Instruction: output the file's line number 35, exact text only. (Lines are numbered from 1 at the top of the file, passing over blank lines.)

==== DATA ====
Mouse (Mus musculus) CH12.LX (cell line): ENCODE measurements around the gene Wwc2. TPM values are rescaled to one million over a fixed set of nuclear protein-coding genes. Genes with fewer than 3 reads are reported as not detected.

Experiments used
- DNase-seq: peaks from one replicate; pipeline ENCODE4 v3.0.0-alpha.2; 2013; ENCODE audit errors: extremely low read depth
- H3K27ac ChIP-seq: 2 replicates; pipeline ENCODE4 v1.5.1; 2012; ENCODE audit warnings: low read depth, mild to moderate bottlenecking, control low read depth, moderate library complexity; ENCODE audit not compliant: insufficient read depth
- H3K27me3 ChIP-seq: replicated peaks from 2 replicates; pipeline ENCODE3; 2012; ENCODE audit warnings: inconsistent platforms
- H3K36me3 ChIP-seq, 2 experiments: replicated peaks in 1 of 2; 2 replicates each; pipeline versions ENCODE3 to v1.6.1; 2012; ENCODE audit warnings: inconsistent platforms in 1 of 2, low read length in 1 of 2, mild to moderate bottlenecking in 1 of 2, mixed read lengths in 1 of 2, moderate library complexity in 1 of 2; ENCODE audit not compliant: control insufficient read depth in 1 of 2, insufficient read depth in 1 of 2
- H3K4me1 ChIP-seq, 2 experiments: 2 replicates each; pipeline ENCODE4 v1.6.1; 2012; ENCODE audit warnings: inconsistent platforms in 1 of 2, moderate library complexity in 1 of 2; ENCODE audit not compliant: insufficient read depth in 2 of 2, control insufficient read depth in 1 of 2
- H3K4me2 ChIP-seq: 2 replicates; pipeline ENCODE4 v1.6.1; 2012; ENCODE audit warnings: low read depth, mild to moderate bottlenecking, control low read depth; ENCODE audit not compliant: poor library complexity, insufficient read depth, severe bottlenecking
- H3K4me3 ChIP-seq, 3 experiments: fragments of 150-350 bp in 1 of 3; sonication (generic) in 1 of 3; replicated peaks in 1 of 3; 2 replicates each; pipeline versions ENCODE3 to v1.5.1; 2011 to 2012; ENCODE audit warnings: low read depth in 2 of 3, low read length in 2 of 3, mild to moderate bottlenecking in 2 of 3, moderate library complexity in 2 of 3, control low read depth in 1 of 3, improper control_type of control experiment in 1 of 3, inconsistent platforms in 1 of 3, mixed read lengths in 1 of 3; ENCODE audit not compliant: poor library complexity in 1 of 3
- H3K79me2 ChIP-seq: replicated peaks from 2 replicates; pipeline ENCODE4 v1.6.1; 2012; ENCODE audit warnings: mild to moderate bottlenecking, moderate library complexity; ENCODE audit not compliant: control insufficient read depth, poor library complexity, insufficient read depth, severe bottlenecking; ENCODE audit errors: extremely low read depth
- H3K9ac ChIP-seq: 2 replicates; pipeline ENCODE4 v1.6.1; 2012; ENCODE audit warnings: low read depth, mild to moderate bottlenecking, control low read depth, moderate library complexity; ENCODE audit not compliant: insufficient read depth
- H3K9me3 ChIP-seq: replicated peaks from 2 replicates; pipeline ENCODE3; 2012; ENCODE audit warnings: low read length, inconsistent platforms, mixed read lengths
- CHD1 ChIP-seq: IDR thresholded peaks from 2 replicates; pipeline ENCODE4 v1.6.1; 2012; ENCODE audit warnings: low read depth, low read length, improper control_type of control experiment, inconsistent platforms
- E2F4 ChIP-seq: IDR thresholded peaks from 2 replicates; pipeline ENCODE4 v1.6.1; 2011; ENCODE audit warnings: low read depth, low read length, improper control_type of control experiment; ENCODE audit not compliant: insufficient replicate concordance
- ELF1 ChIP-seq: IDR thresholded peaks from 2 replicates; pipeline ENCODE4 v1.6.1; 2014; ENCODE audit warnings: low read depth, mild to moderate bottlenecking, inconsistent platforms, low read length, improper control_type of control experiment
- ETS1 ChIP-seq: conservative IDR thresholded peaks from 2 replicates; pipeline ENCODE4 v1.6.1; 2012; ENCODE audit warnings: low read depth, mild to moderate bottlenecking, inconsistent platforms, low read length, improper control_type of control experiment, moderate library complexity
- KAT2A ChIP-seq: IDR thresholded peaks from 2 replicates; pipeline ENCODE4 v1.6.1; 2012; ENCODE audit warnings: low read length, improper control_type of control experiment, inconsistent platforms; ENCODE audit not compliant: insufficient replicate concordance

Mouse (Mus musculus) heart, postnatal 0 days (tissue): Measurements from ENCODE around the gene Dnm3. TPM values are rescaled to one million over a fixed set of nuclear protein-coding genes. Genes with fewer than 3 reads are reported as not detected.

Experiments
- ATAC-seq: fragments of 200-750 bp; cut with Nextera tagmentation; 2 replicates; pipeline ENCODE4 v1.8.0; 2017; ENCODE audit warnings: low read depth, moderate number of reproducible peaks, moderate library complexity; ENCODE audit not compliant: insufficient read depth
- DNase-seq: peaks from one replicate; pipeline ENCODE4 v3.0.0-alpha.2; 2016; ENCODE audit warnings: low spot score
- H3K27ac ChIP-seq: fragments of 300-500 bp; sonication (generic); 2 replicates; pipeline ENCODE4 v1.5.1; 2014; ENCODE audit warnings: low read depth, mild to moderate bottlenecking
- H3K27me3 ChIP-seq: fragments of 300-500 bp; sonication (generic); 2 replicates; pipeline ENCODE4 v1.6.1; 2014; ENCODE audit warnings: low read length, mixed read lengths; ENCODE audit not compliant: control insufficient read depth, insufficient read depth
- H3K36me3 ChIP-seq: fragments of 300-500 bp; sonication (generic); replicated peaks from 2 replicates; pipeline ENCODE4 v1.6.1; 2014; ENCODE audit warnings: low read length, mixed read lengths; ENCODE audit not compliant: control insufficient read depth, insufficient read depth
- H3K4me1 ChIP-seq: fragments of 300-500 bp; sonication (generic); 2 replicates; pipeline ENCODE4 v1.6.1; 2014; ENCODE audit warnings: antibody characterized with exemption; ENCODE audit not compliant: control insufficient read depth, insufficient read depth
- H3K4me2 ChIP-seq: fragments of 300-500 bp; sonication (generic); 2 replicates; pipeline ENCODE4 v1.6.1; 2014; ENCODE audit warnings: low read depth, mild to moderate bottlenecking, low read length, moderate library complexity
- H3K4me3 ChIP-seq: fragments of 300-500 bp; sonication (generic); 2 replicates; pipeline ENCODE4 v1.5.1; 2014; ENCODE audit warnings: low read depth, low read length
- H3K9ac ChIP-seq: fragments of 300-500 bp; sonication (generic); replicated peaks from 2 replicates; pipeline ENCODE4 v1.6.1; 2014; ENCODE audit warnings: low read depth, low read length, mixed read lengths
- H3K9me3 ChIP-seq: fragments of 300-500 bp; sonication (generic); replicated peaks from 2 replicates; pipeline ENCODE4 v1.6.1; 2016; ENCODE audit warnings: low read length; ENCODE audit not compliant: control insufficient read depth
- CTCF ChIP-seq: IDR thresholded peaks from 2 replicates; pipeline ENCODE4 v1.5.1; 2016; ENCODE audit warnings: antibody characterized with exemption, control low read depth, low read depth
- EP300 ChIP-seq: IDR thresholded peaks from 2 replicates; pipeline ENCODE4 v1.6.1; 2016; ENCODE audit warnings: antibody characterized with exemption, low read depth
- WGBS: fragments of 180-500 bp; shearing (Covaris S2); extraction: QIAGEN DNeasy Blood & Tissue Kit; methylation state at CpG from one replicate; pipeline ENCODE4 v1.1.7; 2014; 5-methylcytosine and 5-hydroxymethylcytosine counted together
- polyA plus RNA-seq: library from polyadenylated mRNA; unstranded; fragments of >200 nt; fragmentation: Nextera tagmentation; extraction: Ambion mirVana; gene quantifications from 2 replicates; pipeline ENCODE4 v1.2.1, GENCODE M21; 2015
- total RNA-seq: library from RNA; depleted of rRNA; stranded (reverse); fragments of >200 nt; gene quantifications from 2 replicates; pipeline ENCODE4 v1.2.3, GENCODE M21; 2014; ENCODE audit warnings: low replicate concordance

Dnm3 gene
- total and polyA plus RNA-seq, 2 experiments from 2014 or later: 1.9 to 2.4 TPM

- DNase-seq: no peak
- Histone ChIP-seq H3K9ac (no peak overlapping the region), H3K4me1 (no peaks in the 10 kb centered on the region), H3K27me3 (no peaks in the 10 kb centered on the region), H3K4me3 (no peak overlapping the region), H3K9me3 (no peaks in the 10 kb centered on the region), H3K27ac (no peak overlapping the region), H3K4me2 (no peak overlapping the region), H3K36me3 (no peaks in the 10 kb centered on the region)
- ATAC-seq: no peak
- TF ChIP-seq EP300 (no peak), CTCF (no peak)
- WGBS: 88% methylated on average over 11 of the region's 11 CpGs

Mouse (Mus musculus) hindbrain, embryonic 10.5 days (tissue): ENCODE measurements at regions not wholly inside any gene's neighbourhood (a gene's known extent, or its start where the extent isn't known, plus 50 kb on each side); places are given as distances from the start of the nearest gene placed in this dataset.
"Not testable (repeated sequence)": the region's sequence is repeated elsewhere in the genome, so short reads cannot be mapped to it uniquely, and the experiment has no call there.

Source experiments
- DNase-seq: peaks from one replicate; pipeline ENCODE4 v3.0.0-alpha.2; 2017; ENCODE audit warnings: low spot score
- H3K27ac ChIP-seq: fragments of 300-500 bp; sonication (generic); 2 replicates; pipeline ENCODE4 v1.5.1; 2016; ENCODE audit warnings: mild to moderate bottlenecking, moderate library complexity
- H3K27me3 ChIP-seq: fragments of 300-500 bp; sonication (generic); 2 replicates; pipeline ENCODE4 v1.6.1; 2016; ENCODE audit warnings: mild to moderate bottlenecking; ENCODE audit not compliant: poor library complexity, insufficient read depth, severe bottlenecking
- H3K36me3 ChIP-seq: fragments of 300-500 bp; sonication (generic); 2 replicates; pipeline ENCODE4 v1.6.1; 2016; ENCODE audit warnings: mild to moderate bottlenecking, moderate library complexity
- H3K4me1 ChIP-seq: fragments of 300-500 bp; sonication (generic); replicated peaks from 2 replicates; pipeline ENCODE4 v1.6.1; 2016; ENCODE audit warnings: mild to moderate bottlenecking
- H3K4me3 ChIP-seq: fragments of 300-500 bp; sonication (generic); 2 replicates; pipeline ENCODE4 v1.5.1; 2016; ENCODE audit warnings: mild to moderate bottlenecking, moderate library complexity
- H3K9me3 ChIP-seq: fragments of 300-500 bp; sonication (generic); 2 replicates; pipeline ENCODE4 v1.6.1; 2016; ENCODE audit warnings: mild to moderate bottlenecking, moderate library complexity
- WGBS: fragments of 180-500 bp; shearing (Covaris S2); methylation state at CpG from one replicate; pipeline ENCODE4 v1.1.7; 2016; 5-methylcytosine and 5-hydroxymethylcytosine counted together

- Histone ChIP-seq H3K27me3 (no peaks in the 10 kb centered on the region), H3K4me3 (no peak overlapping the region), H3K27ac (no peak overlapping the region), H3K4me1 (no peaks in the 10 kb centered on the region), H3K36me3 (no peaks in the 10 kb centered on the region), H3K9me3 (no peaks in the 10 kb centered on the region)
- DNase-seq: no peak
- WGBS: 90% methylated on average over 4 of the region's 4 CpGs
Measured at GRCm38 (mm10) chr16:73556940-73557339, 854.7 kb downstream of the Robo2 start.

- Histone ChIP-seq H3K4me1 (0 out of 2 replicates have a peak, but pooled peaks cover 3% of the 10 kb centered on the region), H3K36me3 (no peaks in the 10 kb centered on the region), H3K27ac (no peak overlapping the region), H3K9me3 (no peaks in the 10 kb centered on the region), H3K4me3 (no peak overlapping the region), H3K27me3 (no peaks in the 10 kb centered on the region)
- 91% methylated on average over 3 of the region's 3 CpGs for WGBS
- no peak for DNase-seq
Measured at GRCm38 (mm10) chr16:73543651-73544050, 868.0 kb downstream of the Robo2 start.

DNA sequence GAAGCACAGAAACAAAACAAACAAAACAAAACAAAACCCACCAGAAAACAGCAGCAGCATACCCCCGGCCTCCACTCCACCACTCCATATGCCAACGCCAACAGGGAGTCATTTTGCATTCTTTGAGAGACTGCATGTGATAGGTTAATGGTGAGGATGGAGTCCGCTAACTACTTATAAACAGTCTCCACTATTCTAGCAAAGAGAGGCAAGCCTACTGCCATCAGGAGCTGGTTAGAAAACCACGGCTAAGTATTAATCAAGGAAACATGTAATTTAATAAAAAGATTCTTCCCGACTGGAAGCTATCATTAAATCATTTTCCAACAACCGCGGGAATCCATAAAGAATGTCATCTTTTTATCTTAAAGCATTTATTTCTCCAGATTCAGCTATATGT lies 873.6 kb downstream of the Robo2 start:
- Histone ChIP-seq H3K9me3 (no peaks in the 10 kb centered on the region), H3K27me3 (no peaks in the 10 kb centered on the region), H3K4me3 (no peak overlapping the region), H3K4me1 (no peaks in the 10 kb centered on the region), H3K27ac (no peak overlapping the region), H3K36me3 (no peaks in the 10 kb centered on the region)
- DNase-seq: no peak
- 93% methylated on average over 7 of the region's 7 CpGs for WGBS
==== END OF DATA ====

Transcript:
Dnm3 gene